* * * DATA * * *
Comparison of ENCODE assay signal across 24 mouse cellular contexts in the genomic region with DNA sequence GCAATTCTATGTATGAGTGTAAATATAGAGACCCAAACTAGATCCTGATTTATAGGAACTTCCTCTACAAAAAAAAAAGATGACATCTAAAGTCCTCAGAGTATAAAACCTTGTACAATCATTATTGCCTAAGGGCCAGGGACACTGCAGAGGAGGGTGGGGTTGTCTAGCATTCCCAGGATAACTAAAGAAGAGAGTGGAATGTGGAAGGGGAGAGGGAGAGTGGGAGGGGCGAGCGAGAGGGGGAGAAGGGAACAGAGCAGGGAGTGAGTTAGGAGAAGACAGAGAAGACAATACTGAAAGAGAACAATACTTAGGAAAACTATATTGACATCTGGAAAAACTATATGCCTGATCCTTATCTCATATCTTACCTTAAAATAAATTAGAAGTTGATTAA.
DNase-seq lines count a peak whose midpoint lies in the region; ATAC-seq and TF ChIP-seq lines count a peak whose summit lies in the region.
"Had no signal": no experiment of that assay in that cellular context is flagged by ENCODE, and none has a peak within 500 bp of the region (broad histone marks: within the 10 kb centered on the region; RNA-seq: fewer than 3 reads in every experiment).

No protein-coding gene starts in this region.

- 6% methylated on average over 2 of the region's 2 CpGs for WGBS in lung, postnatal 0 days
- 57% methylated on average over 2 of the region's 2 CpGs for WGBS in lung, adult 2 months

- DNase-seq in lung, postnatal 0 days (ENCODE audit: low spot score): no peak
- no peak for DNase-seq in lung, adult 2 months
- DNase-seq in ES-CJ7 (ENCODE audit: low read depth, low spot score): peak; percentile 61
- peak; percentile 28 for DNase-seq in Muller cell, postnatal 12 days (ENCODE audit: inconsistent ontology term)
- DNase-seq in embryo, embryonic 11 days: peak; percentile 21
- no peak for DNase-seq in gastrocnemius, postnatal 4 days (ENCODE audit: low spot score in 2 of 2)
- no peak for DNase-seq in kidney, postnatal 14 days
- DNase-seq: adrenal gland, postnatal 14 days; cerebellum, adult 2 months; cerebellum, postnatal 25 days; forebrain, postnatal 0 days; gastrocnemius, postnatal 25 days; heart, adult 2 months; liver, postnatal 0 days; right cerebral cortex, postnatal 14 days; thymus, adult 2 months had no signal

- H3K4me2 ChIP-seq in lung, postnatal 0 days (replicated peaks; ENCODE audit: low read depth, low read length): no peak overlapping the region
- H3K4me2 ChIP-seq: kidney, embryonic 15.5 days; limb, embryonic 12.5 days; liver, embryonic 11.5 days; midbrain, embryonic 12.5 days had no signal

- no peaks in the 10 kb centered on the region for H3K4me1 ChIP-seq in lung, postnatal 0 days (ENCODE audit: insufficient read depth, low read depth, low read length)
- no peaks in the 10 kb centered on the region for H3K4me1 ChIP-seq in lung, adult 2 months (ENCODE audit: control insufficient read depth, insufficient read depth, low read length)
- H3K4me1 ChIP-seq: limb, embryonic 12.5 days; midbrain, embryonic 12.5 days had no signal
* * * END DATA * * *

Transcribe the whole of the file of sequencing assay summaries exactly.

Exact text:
Comparison of ENCODE assay signal across 24 mouse cellular contexts in the genomic region with DNA sequence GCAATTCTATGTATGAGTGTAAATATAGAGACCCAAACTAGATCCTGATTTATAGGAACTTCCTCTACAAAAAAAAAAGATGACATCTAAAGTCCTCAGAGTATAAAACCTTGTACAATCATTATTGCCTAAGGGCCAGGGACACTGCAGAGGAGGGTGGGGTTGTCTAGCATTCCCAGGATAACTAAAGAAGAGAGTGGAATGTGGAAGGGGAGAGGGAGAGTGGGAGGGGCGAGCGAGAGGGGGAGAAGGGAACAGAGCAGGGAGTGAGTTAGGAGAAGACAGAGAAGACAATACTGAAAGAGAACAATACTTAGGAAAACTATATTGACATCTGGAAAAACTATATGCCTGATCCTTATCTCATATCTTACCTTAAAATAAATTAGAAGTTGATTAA.
DNase-seq lines count a peak whose midpoint lies in the region; ATAC-seq and TF ChIP-seq lines count a peak whose summit lies in the region.
"Had no signal": no experiment of that assay in that cellular context is flagged by ENCODE, and none has a peak within 500 bp of the region (broad histone marks: within the 10 kb centered on the region; RNA-seq: fewer than 3 reads in every experiment).

No protein-coding gene starts in this region.

- 6% methylated on average over 2 of the region's 2 CpGs for WGBS in lung, postnatal 0 days
- 57% methylated on average over 2 of the region's 2 CpGs for WGBS in lung, adult 2 months

- DNase-seq in lung, postnatal 0 days (ENCODE audit: low spot score): no peak
- no peak for DNase-seq in lung, adult 2 months
- DNase-seq in ES-CJ7 (ENCODE audit: low read depth, low spot score): peak; percentile 61
- peak; percentile 28 for DNase-seq in Muller cell, postnatal 12 days (ENCODE audit: inconsistent ontology term)
- DNase-seq in embryo, embryonic 11 days: peak; percentile 21
- no peak for DNase-seq in gastrocnemius, postnatal 4 days (ENCODE audit: low spot score in 2 of 2)
- no peak for DNase-seq in kidney, postnatal 14 days
- DNase-seq: adrenal gland, postnatal 14 days; cerebellum, adult 2 months; cerebellum, postnatal 25 days; forebrain, postnatal 0 days; gastrocnemius, postnatal 25 days; heart, adult 2 months; liver, postnatal 0 days; right cerebral cortex, postnatal 14 days; thymus, adult 2 months had no signal

- H3K4me2 ChIP-seq in lung, postnatal 0 days (replicated peaks; ENCODE audit: low read depth, low read length): no peak overlapping the region
- H3K4me2 ChIP-seq: kidney, embryonic 15.5 days; limb, embryonic 12.5 days; liver, embryonic 11.5 days; midbrain, embryonic 12.5 days had no signal

- no peaks in the 10 kb centered on the region for H3K4me1 ChIP-seq in lung, postnatal 0 days (ENCODE audit: insufficient read depth, low read depth, low read length)
- no peaks in the 10 kb centered on the region for H3K4me1 ChIP-seq in lung, adult 2 months (ENCODE audit: control insufficient read depth, insufficient read depth, low read length)
- H3K4me1 ChIP-seq: limb, embryonic 12.5 days; midbrain, embryonic 12.5 days had no signal